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26 Aug 2016

Reasons Not To Go Vegan



Here are some reasons not to go vegan [DEBUNKED].

it costs too much
Veganism is not a trend, nor is it something only the wealthy and elite can afford. Granted, it has in recent years become 'trendy' – some popular magazines, celebrities, and bloggers promote it as such – as awareness increases and more and more people make the transition to a vegan lifestyle. Of course there is going to be hype around something that is catching the western world by storm – companies want to ride on that for as much as it's worth! But what does veganism really mean? Well, it's a lifestyle of compassion that avoids exploiting animals. That doesn't mean you have to leg it to Whole Foods and buy a bag of kale chips, pint of kombucha, and a chocolate bar that promises holy zen. Plant-based meals are the cheapest on the planet and is often known as peasant food. Potatoes, rice,  pasta, pulses, beans, vegetables... these are all the cheapest foods you can find!

it takes too long (and I don't like cooking)
Running along side the it-costs-too-much train is another misconception that vegan food must take a long time to prepare and cook. Now, I've never cooked meat but it seems like quite a lengthy process to me (and dangerous if not done right!) whilst whole plant foods take hardly any effort at all. Boiling a pot of rice, sticking on a pot of pasta, baking a potato, chopping up some veg... these all take less time than a ready meal pizza, guys! And, if you're wanting to eat more raw foods it takes even less time (obviously because there is no cooking involved at all). 

i love meat too much
Yes, me, too. The taste of meat is great, but thinking about meat, or anything for that matter, from a single-minded perspective is not all that bright. We know thinking holistically is intelligent – we're taught to think of things from other's perspectives to get a well-rounded, more truthful perspective – so why aren't we applying this to our meals, too? Food is not only about taste (we know this), it's about how if affects our bodies, our short and long-term health, and how it got to our plates in the first place. Ignoring this isn't going to make it healthier for you, it's not going to make the animals suffer any less, and it's not going to make your conscience quiet. so yes, meat may taste good, but that's only one of hundreds of aspects to consider when putting something into your body (bogies tasted great once, too, but we've stopped ingesting those!).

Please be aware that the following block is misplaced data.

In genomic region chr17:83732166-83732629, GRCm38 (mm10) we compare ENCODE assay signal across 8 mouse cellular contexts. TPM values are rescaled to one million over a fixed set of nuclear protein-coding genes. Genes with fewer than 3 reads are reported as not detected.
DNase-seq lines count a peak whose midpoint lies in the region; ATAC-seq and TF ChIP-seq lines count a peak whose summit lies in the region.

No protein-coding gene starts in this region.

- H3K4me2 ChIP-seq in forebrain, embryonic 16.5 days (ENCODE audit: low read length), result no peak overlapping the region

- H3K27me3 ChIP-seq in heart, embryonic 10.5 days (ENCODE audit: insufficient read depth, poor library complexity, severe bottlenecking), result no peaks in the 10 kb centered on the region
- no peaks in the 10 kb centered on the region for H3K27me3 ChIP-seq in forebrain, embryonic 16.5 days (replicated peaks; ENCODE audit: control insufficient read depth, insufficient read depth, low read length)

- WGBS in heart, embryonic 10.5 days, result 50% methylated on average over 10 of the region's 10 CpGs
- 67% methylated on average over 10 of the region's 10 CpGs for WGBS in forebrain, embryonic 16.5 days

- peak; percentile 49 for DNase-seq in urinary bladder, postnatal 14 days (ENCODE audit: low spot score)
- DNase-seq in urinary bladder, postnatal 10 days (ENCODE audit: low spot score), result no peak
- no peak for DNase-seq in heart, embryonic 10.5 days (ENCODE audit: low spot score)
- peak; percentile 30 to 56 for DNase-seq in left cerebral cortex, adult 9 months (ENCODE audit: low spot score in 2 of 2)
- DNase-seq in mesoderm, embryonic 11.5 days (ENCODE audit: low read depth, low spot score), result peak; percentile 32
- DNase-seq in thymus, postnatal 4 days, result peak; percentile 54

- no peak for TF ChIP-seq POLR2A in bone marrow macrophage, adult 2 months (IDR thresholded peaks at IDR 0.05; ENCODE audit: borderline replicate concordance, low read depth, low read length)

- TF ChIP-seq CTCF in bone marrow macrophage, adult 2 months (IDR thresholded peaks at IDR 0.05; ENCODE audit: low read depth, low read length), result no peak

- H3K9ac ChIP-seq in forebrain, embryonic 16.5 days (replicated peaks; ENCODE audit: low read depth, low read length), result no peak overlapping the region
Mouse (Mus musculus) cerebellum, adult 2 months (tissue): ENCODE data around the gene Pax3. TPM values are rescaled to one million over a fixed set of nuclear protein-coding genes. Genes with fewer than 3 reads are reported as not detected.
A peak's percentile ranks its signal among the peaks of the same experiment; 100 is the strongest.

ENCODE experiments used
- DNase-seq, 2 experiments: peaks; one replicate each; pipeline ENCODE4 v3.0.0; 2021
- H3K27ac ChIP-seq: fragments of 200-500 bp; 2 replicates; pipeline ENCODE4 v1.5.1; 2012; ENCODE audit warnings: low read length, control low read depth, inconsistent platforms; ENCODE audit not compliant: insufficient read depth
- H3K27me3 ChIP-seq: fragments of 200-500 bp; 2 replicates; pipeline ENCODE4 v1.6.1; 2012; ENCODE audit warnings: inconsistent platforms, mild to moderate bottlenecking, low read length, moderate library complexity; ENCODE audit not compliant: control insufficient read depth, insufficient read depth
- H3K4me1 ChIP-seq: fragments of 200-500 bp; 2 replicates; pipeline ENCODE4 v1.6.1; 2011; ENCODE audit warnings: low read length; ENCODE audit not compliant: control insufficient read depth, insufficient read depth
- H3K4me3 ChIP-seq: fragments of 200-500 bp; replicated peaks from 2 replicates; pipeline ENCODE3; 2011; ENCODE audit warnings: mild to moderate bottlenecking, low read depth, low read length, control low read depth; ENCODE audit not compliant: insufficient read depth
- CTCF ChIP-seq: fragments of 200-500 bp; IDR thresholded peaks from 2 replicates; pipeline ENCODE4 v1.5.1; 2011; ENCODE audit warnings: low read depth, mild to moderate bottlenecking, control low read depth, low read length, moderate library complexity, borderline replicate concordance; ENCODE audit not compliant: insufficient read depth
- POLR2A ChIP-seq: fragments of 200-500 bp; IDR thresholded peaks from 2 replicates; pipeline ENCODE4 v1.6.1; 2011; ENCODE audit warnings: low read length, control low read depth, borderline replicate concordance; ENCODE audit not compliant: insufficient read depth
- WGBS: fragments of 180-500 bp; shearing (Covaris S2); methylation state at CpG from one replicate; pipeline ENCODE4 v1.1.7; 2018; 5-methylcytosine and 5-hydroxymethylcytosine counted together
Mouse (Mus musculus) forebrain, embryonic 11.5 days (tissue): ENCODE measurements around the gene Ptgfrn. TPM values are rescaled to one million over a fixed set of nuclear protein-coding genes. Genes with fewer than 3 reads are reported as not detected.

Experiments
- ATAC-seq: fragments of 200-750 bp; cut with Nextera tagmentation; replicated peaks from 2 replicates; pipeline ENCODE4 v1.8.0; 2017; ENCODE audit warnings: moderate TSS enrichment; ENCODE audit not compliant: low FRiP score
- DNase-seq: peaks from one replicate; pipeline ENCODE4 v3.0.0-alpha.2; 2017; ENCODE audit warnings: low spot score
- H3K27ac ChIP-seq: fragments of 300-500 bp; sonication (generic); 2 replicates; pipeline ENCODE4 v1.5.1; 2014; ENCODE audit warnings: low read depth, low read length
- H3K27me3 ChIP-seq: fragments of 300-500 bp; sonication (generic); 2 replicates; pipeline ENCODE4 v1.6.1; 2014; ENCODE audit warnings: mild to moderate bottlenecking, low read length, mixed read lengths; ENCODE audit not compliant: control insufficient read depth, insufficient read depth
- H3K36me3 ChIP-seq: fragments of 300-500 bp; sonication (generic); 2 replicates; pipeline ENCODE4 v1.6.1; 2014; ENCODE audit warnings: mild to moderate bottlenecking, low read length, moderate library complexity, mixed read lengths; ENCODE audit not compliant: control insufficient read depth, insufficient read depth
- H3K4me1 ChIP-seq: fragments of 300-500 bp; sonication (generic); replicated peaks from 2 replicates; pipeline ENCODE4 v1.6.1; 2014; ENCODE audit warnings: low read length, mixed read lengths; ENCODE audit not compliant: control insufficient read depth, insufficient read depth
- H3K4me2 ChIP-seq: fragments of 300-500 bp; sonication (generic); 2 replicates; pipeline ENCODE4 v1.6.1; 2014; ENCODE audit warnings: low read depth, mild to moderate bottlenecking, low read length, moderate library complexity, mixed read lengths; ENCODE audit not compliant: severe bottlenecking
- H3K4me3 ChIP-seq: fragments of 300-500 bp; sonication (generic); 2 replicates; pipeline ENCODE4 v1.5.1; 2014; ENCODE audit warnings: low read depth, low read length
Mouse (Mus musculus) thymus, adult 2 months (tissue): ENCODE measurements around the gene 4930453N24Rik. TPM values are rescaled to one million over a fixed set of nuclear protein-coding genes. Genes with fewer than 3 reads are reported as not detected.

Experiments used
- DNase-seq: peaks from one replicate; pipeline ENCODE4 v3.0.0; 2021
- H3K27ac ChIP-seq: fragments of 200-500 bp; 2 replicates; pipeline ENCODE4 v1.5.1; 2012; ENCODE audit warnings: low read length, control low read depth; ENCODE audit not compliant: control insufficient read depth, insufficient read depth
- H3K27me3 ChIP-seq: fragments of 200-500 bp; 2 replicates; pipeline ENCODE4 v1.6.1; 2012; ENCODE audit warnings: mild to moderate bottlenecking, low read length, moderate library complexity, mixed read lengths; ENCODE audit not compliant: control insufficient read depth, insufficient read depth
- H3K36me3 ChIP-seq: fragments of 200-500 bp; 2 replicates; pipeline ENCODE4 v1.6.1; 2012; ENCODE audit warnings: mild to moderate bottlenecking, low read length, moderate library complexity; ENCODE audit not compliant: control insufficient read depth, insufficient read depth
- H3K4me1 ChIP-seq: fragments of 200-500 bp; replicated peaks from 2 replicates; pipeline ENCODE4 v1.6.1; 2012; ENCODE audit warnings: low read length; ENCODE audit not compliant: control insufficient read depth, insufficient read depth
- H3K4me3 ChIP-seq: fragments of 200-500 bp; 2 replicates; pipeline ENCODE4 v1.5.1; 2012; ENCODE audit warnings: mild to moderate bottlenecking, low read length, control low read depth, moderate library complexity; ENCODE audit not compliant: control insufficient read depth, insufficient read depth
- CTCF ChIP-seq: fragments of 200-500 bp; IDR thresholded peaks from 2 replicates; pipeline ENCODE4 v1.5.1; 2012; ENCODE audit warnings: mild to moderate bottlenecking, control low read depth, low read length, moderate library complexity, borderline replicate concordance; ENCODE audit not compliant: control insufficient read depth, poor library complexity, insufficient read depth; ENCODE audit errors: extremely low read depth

i live with my parents
I often get told "I want to be vegan but I live with my parents", to which my mind boggled – unless you're being force-fed by your parents (in which case you should call the NCPCC immediately), there's nothing stopping you from becoming vegan. Explain to your parents that you want to take better care of your health and wellbeing and that you don't want to ingest or contribute to suffering anymore. Your parents want the best for you and by telling them you're taking a step to bettering your own health is a good thing and if they're looking out for you they will support you in that. It may be difficult, however, for your parents to think outside the box a little bit (if they prepare traditional meat-and-two-veg meals especially) and so why not give them a hand? Cook a delicious vegan meal for your family and show them just how nutritious and yummy it can be (and you never know, you may just convert them, too!).

i can't eat out
Granted, I live in London and so the options are fairly endless for me, but most restaurant chains have at least one vegan option (and if they don't I usually find they're more than happy to accommodate and whip up something in the kitchen especially). I've travelled a fair amount and eating vegan abroad, in cities, and in small towns and middle-of-nowheres has not been an issue once. Restaurants are filled with foods, not just meat, and can whip up something with all sorts of whole foods (or sometimes something a little less whole and a little more naughty). I have even had a vegan option at Nando's... so don't let the fear of missing out stop you, because you'll be able to eat out anywhere (except a steak-house).

it's not healthy